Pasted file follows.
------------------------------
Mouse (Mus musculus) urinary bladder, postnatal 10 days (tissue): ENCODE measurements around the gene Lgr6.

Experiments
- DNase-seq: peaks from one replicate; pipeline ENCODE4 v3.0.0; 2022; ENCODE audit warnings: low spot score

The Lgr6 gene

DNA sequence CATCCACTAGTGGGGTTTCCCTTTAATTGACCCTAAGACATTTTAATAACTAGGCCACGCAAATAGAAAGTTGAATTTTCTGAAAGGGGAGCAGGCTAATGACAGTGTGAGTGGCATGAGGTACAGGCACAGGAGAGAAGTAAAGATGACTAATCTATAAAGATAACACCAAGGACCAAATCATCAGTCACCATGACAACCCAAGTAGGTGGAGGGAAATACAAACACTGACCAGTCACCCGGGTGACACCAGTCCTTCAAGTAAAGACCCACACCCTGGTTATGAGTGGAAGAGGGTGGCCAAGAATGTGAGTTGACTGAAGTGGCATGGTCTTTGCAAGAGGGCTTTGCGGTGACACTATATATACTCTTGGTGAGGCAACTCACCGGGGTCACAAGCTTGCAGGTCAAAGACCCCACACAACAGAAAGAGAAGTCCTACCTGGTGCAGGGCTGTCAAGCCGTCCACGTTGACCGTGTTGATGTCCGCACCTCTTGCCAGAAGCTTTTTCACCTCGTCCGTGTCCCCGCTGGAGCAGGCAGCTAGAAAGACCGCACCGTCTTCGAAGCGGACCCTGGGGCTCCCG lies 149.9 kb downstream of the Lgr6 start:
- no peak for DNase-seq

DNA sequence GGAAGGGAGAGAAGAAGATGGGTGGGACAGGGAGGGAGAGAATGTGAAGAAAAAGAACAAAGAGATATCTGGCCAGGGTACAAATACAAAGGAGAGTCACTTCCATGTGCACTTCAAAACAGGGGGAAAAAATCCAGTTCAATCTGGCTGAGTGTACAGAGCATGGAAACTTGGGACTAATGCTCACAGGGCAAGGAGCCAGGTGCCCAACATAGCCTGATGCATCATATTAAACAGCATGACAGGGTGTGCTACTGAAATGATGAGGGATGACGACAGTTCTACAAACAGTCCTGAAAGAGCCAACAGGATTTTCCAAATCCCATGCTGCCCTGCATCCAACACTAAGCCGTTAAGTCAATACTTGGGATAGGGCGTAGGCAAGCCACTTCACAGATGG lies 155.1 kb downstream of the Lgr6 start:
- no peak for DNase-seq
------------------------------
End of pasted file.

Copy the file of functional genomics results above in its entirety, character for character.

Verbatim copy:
Mouse (Mus musculus) urinary bladder, postnatal 10 days (tissue): ENCODE measurements around the gene Lgr6.

Experiments
- DNase-seq: peaks from one replicate; pipeline ENCODE4 v3.0.0; 2022; ENCODE audit warnings: low spot score

The Lgr6 gene

DNA sequence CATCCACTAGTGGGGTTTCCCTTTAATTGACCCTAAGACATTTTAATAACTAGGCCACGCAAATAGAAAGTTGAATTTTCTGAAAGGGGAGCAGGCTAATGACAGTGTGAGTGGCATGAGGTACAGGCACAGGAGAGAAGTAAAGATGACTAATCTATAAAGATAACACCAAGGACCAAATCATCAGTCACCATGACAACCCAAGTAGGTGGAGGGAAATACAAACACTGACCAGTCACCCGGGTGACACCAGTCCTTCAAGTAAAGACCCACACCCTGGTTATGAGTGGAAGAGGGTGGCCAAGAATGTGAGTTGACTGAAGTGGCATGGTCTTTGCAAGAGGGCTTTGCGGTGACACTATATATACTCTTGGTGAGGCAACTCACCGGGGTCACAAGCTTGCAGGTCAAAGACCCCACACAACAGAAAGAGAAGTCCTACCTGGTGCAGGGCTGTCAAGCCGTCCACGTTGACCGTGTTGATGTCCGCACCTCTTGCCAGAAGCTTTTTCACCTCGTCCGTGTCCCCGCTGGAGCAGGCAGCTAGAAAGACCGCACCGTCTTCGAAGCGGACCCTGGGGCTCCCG lies 149.9 kb downstream of the Lgr6 start:
- no peak for DNase-seq

DNA sequence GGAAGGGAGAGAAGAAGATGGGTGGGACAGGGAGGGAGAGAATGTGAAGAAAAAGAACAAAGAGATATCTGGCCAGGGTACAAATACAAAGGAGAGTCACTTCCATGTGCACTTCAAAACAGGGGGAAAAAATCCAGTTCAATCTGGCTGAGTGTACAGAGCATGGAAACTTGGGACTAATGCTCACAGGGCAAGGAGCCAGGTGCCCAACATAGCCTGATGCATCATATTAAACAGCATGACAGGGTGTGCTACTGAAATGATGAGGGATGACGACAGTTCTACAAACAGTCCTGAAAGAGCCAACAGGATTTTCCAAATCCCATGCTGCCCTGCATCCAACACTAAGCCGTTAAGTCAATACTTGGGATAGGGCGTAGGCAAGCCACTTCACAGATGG lies 155.1 kb downstream of the Lgr6 start:
- no peak for DNase-seq